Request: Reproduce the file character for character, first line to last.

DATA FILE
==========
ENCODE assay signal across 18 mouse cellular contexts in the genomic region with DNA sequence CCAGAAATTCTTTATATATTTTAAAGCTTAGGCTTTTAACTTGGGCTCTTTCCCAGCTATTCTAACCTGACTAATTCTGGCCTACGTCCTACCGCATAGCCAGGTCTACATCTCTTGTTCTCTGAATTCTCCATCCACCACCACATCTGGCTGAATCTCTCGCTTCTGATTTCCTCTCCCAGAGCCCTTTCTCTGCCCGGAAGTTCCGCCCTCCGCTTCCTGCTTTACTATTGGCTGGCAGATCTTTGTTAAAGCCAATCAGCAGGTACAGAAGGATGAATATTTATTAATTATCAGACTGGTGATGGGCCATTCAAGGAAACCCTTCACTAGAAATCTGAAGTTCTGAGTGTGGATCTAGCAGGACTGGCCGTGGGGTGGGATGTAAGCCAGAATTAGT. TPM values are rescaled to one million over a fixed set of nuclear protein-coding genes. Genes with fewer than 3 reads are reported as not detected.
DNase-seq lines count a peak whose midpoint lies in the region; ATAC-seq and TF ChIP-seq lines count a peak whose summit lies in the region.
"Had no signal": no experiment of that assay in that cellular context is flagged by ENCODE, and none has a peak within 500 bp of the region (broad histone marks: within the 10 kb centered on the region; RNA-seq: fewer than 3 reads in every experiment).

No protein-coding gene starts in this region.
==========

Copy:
ENCODE assay signal across 18 mouse cellular contexts in the genomic region with DNA sequence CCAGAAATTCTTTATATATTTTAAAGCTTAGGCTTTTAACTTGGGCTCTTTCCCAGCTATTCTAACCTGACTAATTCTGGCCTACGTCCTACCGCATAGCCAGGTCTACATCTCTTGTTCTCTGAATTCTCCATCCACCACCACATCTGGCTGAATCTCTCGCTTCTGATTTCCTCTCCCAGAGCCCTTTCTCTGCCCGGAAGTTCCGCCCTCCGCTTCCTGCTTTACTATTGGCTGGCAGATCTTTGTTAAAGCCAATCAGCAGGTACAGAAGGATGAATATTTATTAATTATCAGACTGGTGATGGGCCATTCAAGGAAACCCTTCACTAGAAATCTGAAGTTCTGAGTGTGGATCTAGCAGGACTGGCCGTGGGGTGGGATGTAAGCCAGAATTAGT. TPM values are rescaled to one million over a fixed set of nuclear protein-coding genes. Genes with fewer than 3 reads are reported as not detected.
DNase-seq lines count a peak whose midpoint lies in the region; ATAC-seq and TF ChIP-seq lines count a peak whose summit lies in the region.
"Had no signal": no experiment of that assay in that cellular context is flagged by ENCODE, and none has a peak within 500 bp of the region (broad histone marks: within the 10 kb centered on the region; RNA-seq: fewer than 3 reads in every experiment).

No protein-coding gene starts in this region.